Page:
Do: Tag people when relevant
a) You are using someone else’s photos
b) You want to let friends know that they’re in your pic
c) You want to tell a brand that you’re featuring their goods
d) You genuinely want a response from the person/people that you’re tagging, as in giveaways, questions, selfie tags, etc.
Not when you’re trying too hard to draw attention to your own feed.
Don’t: Drop cliffhangers
If you want to elicit an eye-roll from a majority of your follows, get all melodramatic and mysterious like this: “OhEmGee, I can’t believe that just happened!” or “Send prayers!” and then go mute. These look like pathetic attention-getting ploys and they’re utterly annoying. (Sorry to be so blunt, but really, what is the point of these?) I have also found that people who frequently drop these “random dramatic announcements” lose credibility, and folks don’t want to work with them. So there’s that to consider.
Let’s also throw out frequent theatrical pronouncements of taking a break or going offline for a period of time. Unless the purpose is to notify colleagues that you won’t be answering emails, these are completely extraneous. Nobody will notice your absence. Trust me. I do it all the time, and I’m guessing you had no idea. (Lucky guess, right?)
Do: Reveal with discretion
If you really must share something dramatic with your followers, but you’re not ready to explain why, then either:
a) Don’t post to social media until you are ready to offer an explanation. Dial up a real-time friend instead. (Remember those?)
b) Post to ask for prayers or support, but explain that you’re not ready to share additional information just yet, as you’re still processing, or the deal is still going through or whatever the reason.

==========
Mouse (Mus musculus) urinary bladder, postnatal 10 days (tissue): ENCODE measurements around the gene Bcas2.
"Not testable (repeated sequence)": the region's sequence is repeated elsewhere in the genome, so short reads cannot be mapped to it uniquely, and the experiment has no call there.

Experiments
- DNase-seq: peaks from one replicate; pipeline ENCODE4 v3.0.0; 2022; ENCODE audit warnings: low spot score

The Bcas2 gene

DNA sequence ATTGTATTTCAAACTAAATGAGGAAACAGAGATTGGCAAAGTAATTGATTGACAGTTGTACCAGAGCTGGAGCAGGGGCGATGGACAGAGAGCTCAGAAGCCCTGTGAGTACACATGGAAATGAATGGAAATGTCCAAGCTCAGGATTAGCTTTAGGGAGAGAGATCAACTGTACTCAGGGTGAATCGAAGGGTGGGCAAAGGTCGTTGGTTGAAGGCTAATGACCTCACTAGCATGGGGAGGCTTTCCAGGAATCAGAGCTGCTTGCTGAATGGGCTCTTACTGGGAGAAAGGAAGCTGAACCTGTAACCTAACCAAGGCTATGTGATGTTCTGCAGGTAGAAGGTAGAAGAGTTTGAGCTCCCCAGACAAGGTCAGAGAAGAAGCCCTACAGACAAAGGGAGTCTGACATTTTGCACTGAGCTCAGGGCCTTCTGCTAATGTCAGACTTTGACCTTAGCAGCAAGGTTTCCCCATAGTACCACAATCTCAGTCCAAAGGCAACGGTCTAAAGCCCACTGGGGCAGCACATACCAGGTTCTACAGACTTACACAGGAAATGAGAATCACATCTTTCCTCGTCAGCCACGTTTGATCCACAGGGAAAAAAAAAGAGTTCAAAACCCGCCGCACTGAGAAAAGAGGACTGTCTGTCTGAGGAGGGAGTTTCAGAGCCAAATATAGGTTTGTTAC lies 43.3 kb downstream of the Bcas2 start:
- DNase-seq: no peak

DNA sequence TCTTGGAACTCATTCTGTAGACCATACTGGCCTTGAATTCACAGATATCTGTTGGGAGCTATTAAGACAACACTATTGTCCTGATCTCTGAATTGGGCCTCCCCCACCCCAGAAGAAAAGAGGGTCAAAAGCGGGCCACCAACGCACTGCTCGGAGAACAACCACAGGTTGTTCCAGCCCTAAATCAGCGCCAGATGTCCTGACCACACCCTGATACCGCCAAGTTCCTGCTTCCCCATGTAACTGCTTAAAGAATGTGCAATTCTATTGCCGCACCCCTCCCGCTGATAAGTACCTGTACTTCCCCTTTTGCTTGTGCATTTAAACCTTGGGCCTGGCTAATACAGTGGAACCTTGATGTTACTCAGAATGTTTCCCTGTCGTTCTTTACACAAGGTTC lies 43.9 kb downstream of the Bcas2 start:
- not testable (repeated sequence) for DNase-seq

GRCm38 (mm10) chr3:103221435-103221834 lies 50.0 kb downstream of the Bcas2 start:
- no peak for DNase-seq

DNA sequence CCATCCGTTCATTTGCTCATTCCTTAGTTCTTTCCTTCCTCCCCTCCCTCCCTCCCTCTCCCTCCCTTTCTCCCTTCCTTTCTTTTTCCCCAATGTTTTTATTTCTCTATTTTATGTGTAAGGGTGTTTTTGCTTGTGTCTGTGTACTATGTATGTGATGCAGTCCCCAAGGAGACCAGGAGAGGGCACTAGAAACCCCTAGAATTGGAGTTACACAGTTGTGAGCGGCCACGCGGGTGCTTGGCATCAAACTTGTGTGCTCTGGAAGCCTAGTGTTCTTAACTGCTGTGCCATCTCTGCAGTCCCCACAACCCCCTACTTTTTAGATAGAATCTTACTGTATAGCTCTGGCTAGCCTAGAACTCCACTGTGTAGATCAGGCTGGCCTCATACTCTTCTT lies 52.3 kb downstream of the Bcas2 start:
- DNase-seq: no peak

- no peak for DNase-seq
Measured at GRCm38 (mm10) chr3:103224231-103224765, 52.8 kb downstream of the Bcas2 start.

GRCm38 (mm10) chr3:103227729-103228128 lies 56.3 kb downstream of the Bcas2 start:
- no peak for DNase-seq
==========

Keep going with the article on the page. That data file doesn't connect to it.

As shame researcher Brené Brown says: Not everyone has earned the right to hear about your vulnerable moments, so reveal wisely. (Here’s the actual quote.)
Don’t: Comment on every post
It seems a lot of people these days are driven into debates, trying to persuade their peers to see things their way. Other than being rather egotistical, this persuasive tactic doesn’t work and merely drains time and energy.
My son’s principal once told us: people will write things online or via text that they’d never dare say in real life. It’s easier for things to get nasty when the interaction is not in person. Engaging in debate is futile unless the person expresses their receptivity to a non-militant, mature discussion, which—I don’t know about you—rarely happens online.
While we’re on the subject of the comments section: Do not hijack someone else’s comments in an attempt to convert their followers to your side either. And please, for the love of God, don’t bother adding a comment without reading the entire post and the comments section—in case someone has already said what you were going to say or your comment bears no relevance to the topic. (Insert eye roll!)
Do: Know when to comment
There’s peace of mind in knowing that you don’t have to comment on every post, especially if you don’t agree with them or haven’t actually read the post.
Vanessa shares this axiom:
“Know when to comment on a post and when not to. Respond on comments to your post to build relationship. Don’t comment to win people over to your viewpoint.”
Sometimes, scrolling over the posts you don’t like is the most empowered position you can take. Save your breath and your time for the people who actually do want to learn more about your perspective. You’ll be happy you didn’t waste your whole day in frustration, and you can use the extra time to tackle your real to-do list.
Have you found these do’s and don’t’s to be true for you? Which ones get you tied in a bunch? Let me know in the comments!
Special thanks to the gorgeous young model in the photo (my very willing and adorable 14-year-old daughter), and to Vanessa Codorniu who recently launched Awakened Soul Biz, a strategic program developed to assist anyone in building a soul-empowered and heart-centered business. (Brilliant, right?!)